|This scene may be wild west reenactors shown during a performance at the Six Gun Territory theme park in Ocala, Florida, but a shootout like this one happened in downtown Palmetto in 1897.|
We have all heard of the Wild West, where high noon sometimes indicated the commencement of a shootout between "the law" and out-of-control cowboys. But what about the Wild South? Like the Wild West, Florida was a haven for fugatives, misfits and criminals all searching for a place they could kick off their boots and call home.
Just like the old westerns, town marshals and sheriffs that dedicated thier lives to the safety of citizens and didn't tolerate trouble in their towns. This week, we will take a glimpse at one man who was killed in the line of duty to understand just how unruly life was in those long ago days of Florida Indians and cowhunters.
“Two pistols, six shots. One man before the law and the other before his God,” read the Manatee River Journal, Sept. 23 1897.
Marshal Joe Terry was the first lawman in Manatee County killed in the line of duty.
His death occurred in the pool hall, formerly Joe Hendrix’s store, on the Palmetto wharf where he was shot five times.
The Journal described the gruesome scene: “Stretched out on the dirty floor, his haggard face and disordered clothing smeared with blood, open eyes starting at nothing, lay the body of Joe Terry.”
According to Forgotten Heroes, a book by William Wilbanks, Palmetto was incorporated as a city in 1893 with the law enforcement entrusted to a town marshal.
Back then, the marshal didn’t just protect citizens by putting away bad guys; he also collected taxes and made residential inspections every two weeks. During the inspections, the marshal would take a tally of family members, make sure conditions were sanitary and inquire if there was any sickness in the home.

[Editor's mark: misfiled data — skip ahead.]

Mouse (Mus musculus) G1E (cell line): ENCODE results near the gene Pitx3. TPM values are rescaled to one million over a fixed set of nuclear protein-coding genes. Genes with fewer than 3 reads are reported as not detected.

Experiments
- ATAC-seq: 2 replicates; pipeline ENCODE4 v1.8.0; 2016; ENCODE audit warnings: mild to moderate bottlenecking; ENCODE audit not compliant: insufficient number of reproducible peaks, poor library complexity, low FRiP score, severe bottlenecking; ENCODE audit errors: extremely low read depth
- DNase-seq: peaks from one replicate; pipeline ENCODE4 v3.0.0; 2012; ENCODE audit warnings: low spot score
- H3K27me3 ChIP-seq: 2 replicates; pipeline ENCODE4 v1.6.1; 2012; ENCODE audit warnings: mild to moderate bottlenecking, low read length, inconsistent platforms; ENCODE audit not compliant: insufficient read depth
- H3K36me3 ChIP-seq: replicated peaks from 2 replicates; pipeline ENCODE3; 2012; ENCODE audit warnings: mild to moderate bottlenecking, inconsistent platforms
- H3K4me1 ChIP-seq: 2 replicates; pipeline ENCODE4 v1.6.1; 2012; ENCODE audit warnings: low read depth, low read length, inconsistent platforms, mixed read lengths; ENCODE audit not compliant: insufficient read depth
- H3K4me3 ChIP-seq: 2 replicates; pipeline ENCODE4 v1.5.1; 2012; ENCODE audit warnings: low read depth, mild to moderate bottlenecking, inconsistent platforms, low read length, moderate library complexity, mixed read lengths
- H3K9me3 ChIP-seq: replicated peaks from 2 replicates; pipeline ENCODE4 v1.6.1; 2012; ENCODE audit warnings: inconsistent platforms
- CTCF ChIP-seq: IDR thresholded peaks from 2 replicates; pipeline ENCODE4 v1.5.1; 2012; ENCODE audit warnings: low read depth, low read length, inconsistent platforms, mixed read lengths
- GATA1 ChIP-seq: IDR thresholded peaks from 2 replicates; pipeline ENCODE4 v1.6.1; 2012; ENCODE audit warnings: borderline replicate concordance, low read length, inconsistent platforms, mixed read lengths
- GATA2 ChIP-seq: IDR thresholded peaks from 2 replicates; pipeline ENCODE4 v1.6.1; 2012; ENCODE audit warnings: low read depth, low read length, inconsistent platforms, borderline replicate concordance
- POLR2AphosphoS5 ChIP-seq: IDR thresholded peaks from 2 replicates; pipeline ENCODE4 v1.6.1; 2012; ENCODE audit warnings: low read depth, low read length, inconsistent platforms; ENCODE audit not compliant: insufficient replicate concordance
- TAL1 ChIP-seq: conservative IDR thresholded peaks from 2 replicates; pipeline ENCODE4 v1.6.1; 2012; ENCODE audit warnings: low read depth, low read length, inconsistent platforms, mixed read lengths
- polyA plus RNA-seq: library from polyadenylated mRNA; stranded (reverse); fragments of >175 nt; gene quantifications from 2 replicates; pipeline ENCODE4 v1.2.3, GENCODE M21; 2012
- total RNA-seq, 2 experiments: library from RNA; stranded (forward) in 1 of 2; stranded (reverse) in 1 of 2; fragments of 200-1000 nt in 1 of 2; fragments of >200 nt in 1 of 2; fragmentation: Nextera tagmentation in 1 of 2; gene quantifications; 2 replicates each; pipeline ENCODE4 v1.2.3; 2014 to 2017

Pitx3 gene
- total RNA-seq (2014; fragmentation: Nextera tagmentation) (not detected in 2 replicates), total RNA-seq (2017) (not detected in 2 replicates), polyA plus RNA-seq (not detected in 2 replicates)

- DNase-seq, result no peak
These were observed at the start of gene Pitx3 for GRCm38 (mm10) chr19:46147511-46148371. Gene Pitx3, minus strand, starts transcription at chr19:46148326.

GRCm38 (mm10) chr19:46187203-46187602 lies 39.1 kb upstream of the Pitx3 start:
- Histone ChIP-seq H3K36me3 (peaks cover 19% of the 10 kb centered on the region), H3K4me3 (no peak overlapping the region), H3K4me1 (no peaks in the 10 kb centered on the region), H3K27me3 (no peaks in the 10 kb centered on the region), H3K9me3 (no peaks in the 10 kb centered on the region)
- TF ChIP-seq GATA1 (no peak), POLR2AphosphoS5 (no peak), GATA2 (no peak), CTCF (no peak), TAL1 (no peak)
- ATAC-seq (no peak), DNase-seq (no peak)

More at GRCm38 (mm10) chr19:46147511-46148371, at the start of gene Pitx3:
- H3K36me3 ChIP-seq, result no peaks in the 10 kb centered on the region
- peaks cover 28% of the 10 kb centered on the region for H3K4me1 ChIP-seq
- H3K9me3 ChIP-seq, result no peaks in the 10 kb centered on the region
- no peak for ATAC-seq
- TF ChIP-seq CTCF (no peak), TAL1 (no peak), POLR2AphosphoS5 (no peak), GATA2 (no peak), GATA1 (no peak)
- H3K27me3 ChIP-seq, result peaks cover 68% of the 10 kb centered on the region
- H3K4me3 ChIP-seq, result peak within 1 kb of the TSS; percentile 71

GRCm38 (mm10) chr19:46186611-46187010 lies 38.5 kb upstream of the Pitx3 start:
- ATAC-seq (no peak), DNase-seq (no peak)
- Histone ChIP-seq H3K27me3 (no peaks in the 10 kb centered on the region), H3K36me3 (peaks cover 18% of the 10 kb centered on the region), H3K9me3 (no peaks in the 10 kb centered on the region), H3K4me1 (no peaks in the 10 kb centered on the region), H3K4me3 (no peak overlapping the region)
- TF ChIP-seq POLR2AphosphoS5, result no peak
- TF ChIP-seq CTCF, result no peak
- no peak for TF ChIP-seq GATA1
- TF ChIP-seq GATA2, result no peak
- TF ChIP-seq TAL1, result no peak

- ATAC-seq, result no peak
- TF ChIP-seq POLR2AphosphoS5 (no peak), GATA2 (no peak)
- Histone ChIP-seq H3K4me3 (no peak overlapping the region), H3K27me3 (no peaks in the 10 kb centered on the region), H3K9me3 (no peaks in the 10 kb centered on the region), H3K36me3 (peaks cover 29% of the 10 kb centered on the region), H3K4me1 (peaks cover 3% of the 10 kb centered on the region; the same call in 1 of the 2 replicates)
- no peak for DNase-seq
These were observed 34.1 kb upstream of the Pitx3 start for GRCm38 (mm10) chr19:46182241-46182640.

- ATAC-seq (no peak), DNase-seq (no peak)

Wilbanks reports that there were seven marshals the first two years of Palmetto’s incorporation, their pay ranging from $15-40 a month.
Terry was conducting his bimonthly routine on that unfortunate September morning when his life ended unexpectedly.
He was downtown around 11 a.m., cautioning residents to clean up their homes or they would receive a citation.
Terry was just about to leave the pool hall when he began to “engage Felix M. Tate in conversation.”
The conversation soon turned aggressive and Terry “seized Tate by the shoulder,” according to The Journal. Apparently he was trying to arrest Tate; however, the reason behind the arrest remains unclear, Wilbanks writes.
Tate wriggled free of the marshal’s grip.
A disgruntled Terry drew his revolver and fired.
Although it seems that Terry was only trying to scare Tate, as the barrel was aimed in the air, Tate quickly drew his gun and fired five times. Three bullets hit Tate in the chest, one hit him in the groin and the other was a miss.
Terry reportedly yelled out, “He got me!” before collapsing in the doorway of the pool hall.
Despite the marshal’s untimely end, Tate was never convicted of murder.
On Sept. 30, 1897, he was taken before a county court judge who, after hearing from both the defense and prosecution, ruled Terry’s death to be justified.
Both Tate and Terry were family men, The Journal reported, but in the end it did little to fill the void left by the death of such an important figure.
The story of the West has been told with the help of the movies, books and television shows. But if the same attention were paid to the great untold story of the Wild South, then stories like Terry’s would show that the same kind of struggle and grit was laid below the Mason Dixon Line.
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